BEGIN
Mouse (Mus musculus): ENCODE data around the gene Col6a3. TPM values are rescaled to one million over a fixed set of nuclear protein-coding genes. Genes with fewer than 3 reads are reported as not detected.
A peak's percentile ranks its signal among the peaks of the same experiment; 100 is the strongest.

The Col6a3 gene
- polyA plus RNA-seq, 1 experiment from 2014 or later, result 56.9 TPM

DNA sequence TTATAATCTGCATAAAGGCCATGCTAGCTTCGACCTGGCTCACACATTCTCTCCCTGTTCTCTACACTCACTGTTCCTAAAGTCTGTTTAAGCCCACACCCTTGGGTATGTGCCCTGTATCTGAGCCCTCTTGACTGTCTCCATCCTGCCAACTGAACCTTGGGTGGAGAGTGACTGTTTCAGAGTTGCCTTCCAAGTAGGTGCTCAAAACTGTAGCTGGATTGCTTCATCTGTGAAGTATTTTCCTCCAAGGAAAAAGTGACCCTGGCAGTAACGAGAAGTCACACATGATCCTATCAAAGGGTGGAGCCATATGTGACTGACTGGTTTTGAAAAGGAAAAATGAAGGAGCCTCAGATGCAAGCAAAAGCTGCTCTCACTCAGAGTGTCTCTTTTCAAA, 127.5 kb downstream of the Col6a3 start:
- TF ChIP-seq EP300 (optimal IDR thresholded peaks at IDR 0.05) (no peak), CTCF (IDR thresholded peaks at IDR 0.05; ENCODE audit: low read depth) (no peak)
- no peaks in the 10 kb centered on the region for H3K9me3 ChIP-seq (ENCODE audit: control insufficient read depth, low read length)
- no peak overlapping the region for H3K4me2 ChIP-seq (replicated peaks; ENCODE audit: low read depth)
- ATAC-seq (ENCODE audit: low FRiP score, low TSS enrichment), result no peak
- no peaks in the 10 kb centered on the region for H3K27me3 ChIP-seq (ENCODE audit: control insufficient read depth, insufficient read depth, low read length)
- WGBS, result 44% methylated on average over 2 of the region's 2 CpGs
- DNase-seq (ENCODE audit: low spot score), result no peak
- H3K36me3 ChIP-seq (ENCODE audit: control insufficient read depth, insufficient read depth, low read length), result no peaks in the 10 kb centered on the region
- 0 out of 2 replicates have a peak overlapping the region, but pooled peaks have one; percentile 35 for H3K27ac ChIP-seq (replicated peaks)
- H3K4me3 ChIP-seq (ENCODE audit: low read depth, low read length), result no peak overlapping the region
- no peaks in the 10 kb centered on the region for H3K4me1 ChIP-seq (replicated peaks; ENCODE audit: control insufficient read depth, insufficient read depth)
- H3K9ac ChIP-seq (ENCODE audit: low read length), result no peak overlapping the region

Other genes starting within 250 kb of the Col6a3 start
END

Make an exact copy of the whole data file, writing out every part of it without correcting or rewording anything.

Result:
Mouse (Mus musculus): ENCODE data around the gene Col6a3. TPM values are rescaled to one million over a fixed set of nuclear protein-coding genes. Genes with fewer than 3 reads are reported as not detected.
A peak's percentile ranks its signal among the peaks of the same experiment; 100 is the strongest.

The Col6a3 gene
- polyA plus RNA-seq, 1 experiment from 2014 or later, result 56.9 TPM

DNA sequence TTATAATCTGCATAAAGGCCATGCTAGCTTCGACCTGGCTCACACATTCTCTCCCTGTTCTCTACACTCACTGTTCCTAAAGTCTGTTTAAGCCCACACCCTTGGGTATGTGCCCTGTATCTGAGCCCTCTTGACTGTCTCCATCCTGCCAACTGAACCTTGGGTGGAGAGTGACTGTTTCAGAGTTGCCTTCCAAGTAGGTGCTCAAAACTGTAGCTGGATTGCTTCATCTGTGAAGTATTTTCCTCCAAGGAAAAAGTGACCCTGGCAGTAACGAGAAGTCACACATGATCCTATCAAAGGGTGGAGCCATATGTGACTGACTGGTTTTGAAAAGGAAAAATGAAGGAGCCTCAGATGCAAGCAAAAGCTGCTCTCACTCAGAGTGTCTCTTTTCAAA, 127.5 kb downstream of the Col6a3 start:
- TF ChIP-seq EP300 (optimal IDR thresholded peaks at IDR 0.05) (no peak), CTCF (IDR thresholded peaks at IDR 0.05; ENCODE audit: low read depth) (no peak)
- no peaks in the 10 kb centered on the region for H3K9me3 ChIP-seq (ENCODE audit: control insufficient read depth, low read length)
- no peak overlapping the region for H3K4me2 ChIP-seq (replicated peaks; ENCODE audit: low read depth)
- ATAC-seq (ENCODE audit: low FRiP score, low TSS enrichment), result no peak
- no peaks in the 10 kb centered on the region for H3K27me3 ChIP-seq (ENCODE audit: control insufficient read depth, insufficient read depth, low read length)
- WGBS, result 44% methylated on average over 2 of the region's 2 CpGs
- DNase-seq (ENCODE audit: low spot score), result no peak
- H3K36me3 ChIP-seq (ENCODE audit: control insufficient read depth, insufficient read depth, low read length), result no peaks in the 10 kb centered on the region
- 0 out of 2 replicates have a peak overlapping the region, but pooled peaks have one; percentile 35 for H3K27ac ChIP-seq (replicated peaks)
- H3K4me3 ChIP-seq (ENCODE audit: low read depth, low read length), result no peak overlapping the region
- no peaks in the 10 kb centered on the region for H3K4me1 ChIP-seq (replicated peaks; ENCODE audit: control insufficient read depth, insufficient read depth)
- H3K9ac ChIP-seq (ENCODE audit: low read length), result no peak overlapping the region

Other genes starting within 250 kb of the Col6a3 start